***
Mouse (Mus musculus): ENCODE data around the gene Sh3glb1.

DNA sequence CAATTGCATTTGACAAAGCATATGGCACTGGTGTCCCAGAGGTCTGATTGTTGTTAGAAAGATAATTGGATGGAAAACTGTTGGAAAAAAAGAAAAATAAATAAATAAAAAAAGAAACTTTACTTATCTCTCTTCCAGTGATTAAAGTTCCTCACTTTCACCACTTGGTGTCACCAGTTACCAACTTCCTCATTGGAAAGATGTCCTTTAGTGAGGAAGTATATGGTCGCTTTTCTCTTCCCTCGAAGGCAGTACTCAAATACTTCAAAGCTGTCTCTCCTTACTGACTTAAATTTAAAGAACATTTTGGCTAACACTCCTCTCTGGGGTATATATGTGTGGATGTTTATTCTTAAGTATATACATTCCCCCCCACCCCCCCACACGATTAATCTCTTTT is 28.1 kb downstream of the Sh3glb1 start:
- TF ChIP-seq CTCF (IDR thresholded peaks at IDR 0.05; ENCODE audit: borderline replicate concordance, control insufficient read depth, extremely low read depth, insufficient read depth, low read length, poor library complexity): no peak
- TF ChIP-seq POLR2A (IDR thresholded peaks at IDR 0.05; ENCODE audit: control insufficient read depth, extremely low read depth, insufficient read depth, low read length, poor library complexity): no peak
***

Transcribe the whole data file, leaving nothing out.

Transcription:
Mouse (Mus musculus): ENCODE data around the gene Sh3glb1.

DNA sequence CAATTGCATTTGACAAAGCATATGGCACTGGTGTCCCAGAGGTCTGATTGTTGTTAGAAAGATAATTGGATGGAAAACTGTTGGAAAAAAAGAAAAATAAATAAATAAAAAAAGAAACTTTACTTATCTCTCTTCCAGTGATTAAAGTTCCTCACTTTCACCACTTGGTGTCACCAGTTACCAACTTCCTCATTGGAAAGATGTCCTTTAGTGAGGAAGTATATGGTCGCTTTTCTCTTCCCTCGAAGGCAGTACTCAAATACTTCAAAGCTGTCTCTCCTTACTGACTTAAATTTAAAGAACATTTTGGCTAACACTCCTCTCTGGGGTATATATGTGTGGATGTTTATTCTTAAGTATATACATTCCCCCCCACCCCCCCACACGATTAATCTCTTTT is 28.1 kb downstream of the Sh3glb1 start:
- TF ChIP-seq CTCF (IDR thresholded peaks at IDR 0.05; ENCODE audit: borderline replicate concordance, control insufficient read depth, extremely low read depth, insufficient read depth, low read length, poor library complexity): no peak
- TF ChIP-seq POLR2A (IDR thresholded peaks at IDR 0.05; ENCODE audit: control insufficient read depth, extremely low read depth, insufficient read depth, low read length, poor library complexity): no peak